Edward Davila, a U.S. District Court Judge in San Jose, Calif., on Wednesday granted the business networking site’s request to have the suit tossed. He said the plaintiffs failed to prove the incident caused them financial loss or future harm.
Plaintiffs Katie Szpyrka and Khalilah Gilmore-Wright filed the suit in November after hackers in June posted online nearly 6.5 million passwords of LinkedIn users.
The two women cited several missteps by the company, among them, that LinkedIn allegedly showed negligence and breached an implied contract to “reasonably safeguard user information,” a court document filed Wednesday said.
In the 2012 incident, hackers dumped LinkedIn user passwords on an online Russian forum. While the passwords were protected with an outdated cryptographic hash function, SHA-1, the company was criticized for not taking other security steps, like salting users’ passwords, a technique which randomly appends a string of characters.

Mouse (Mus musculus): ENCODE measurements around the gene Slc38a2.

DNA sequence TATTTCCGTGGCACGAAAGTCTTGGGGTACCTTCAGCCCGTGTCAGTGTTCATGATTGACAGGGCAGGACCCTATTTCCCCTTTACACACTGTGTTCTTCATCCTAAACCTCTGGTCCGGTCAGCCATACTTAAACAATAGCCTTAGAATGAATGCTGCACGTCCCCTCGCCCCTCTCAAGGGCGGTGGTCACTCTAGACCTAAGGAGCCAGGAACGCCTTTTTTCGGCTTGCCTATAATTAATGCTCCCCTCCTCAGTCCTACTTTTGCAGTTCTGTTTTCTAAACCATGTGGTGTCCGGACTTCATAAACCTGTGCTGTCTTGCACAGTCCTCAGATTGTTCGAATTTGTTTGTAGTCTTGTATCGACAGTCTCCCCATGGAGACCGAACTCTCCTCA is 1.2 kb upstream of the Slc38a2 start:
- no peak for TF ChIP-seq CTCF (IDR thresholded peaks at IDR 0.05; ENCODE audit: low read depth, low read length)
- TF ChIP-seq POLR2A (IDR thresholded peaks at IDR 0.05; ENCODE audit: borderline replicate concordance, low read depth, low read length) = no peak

In the case, the plaintiffs failed to demonstrate a number of factors when alleging the breach caused them economic harm, Judge Davila ruled.
In addition, Szpyrka and Gilmore-Wright failed to prove economic loss resulting from a breach of contract by LinkedIn, or that the company provided insufficient or “defective” security services, Davila said.
Gilmore-Wright argued that her password being posted on the internet caused her an “increased risk of future harm,” but the courts dismissed that claim as well.
“Wright fails to show how this amounts to a legally cognizable injury, such as, for example, identity theft or theft of her personally identifiable information,” the ruling said.